It’s not a sport when a beautiful animal is shot
Having just read the headline over the photo of the young college student who “got lucky” and shot a magnificent wolf for sport, I suppressed an urge to lose my breakfast (“A long shot,” Dec. 4). The killing of these wild, intelligent and integral-to-the-ecosystem animals is a reflection of the savage bloodlust rampant in our world today. I am ashamed of the hunters and the culture that encourages this “sport” killing, of the newspaper that celebrates this controversial and shameful activity, of the governor who refuses to veto this hunt, of the Legislature that allows it, of the Department of Natural Resources that is nothing but a pandering arm to the hunters’ lobby, and of myself for my powerlessness to do anything to stop this.
J.K. ZELLER, Hastings
Beware of China’s goals in dispute with Japan
In a Dec. 3 commentary on China’s dispute with Japan over the Senkaku Islands (“China-Japan dispute has a harsh history), John Ho defends China’s claims by stating that the country “will not be the aggressor. It is only interested in protecting its rightful territories …”
Since he fails to mention it, Ho’s assurances of China’s peaceful intent apparently do not extend to its assertion of sovereignty over the entire South China Sea (and a third of the world’s maritime commerce). These assurances would provide scant comfort to the Philippines, Vietnam, Taiwan and Malaysia, all of which have been subjected to aggressive bullying and threats of military force by China.
Ho’s defense of China’s Senkaku claims rests on a “recently discovered edict” issued by the 19th-century Qing Dynasty. China’s claim to control the South China Sea dates back to the 18th-century Manchu Empire. The use of such antique claims to justify China’s aggressive expansionism more properly belongs in the editorial pages of the Chinese People’s Daily.
PETER D. ABARBANEL, Apple Valley
Despite whining, things are fine in rural areas
I read the Dec. 4 commentary by Rod Hamilton and Matt Schmit with more than a little exasperation. Once again those from outstate Minnesota (I refuse to call it “Greater Minnesota” because that would connote that the metro area is “Lesser Minnesota”) whine about not having enough resources. Really, they want the benefits, and lack of hassle, of living outstate but would like the metro area to subsidize their lifestyles.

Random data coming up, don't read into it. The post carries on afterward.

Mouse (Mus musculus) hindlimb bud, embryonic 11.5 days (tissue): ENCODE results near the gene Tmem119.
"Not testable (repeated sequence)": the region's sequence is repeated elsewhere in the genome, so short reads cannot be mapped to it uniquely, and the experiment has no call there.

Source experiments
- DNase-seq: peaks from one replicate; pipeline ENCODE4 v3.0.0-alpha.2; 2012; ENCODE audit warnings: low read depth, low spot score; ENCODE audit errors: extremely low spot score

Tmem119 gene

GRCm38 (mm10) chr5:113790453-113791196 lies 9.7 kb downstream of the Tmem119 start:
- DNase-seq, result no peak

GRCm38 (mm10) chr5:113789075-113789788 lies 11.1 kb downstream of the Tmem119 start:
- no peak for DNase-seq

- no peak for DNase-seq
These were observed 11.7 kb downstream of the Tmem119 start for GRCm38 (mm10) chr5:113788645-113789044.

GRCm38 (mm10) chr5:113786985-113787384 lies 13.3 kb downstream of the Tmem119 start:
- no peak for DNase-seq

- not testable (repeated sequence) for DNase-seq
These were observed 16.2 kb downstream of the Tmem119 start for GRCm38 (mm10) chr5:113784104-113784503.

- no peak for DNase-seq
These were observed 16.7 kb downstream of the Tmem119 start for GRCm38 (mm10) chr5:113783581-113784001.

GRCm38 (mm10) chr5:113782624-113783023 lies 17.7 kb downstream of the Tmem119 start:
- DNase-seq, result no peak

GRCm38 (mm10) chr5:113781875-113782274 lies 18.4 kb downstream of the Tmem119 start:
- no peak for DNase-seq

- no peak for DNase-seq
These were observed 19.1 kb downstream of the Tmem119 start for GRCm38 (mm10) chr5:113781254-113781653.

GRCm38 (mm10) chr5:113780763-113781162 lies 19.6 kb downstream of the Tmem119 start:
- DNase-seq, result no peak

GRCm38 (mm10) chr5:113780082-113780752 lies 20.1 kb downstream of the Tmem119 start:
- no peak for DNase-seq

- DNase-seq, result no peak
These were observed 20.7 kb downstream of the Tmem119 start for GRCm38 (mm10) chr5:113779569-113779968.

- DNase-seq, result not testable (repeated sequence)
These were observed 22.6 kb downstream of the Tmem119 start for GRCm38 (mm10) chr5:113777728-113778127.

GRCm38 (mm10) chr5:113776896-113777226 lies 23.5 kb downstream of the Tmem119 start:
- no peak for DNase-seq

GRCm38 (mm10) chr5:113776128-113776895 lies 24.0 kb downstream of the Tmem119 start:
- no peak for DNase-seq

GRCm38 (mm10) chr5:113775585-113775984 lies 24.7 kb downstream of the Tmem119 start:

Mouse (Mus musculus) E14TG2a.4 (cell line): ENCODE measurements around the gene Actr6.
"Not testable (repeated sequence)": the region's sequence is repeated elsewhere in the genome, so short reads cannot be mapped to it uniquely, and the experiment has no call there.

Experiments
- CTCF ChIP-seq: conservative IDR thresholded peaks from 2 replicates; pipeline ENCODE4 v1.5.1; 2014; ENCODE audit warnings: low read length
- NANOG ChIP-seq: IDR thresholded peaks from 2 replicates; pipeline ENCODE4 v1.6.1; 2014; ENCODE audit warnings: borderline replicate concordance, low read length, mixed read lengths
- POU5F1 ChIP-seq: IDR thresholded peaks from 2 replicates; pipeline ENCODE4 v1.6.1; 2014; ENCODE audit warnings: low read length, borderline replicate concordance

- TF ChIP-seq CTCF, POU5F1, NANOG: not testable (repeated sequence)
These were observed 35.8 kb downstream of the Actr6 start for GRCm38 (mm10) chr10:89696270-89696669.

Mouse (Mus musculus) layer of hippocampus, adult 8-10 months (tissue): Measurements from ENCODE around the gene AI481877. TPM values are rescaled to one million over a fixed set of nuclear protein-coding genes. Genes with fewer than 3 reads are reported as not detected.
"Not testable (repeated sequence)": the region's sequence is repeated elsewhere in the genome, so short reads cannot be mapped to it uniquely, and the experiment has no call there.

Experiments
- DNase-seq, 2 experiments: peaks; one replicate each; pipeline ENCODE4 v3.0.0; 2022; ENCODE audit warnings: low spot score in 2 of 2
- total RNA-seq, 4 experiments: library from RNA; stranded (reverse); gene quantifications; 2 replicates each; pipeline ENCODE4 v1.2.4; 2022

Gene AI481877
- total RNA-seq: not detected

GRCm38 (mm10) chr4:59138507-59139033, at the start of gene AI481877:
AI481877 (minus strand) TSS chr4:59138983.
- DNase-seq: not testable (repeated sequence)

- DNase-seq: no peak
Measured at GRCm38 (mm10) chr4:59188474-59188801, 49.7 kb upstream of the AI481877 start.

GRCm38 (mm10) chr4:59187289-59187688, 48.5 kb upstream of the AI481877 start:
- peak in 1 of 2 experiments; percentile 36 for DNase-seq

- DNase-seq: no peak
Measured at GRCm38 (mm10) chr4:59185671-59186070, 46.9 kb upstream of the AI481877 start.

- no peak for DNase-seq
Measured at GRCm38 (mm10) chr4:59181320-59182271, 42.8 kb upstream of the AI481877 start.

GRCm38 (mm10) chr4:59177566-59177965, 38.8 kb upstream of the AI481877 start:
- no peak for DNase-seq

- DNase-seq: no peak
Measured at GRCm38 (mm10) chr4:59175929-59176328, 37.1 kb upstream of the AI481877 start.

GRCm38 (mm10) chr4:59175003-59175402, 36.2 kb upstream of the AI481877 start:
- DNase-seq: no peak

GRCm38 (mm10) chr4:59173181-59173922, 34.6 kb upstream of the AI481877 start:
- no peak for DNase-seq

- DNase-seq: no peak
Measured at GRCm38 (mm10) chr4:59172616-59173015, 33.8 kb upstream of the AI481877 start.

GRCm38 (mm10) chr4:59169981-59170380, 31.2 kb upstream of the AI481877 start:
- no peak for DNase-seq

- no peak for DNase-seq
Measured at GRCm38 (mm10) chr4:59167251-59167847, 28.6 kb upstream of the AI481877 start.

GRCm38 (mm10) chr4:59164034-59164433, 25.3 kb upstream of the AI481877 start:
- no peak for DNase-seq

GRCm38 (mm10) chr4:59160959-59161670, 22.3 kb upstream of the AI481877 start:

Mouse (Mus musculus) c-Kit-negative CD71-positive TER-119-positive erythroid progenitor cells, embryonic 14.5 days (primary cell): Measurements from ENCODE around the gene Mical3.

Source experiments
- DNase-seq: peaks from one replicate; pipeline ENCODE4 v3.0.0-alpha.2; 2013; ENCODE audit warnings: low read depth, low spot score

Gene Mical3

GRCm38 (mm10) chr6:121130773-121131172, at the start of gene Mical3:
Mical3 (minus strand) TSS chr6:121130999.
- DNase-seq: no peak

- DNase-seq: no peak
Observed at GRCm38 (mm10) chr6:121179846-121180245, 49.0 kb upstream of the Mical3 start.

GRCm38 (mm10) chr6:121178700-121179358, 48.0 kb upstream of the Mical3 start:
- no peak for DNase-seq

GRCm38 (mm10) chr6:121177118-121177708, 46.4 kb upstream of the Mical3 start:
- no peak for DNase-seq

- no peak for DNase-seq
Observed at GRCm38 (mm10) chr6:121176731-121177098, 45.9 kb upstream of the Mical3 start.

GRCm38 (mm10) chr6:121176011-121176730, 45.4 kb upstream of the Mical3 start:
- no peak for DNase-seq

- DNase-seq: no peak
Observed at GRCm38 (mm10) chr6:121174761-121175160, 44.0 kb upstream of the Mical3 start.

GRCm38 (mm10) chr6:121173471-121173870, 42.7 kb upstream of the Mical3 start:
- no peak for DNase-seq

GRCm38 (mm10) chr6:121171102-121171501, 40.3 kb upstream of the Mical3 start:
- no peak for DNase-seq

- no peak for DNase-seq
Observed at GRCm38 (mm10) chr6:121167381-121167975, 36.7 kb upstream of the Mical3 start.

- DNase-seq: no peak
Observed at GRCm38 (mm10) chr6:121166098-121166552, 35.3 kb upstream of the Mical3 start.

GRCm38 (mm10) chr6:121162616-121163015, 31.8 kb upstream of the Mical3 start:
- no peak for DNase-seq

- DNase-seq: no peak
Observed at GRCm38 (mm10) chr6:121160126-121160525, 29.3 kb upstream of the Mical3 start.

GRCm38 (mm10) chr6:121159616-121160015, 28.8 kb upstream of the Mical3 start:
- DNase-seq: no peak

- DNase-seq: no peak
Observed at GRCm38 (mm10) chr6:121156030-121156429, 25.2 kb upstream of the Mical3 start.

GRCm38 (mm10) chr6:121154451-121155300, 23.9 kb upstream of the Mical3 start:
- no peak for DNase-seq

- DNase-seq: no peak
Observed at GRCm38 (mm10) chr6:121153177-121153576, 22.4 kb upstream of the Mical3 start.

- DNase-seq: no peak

One only has to look at what has happened in North Dakota to realize that if there are 12,000 new manufacturing jobs in outstate Minnesota by 2020 people will come. Let’s face it, even with all of the noted deficiencies — if they are in fact deficiencies — outstate Minnesota is paradise compared to the oil boom area in North Dakota.
We spend four to five months each year in the Alexandria area in outstate Minnesota, and the last time I looked the economy in the area is in great shape.
LOREN L. BERG, Rio Verde, Ariz.
Be careful when trying to compare students
Recent news stories have focused on the gap between math and reading skills compared on an international basis by the International Student Assessment. Be skeptical of those results because of all the factors involved in those scores. For example, who took the test? Were students selected on a random basis? Was the translation of reading and math levels into a variety of languages comparable? What was the climate of the testing site? How motivated were students to take a test if they were not required to take it for graduation?
One thing seems to be shown clearly in the test results internationally and in Minnesota. Asian students do exceeding well. I believe that is because many Asian cultures teach their children the importance of working hard at school as a way to get ahead. It is certainly true that much can be done to improve our schools, but I believe one overlooked factor is the value of education taught in the family.
HOWARD LEWIS, Cambridge, Minn.
We’ve learned that teacher training works
The Editorial Board comes to a conclusion that many teachers know from experience — that investing in teacher professionalism through job-embedded professional development, teacher leadership, teacher evaluation and alternative pay structures can make a difference for students if done correctly with more teacher input (“Boondoggle or not? Assessing Q Comp,” Nov. 30).
While the results of the Q Comp study referenced were not conclusive, the improved reading scores for districts with longer implementation merit further time and attention. In addition, the more opportunities we can provide educators for learning and collaboration the better, and Q Comp is designed to create these important avenues. Given the magnitude of the opportunity gaps in education, we need to do whatever we can to boost student achievement.
The writer is executive director of Educators 4 Excellence Minnesota.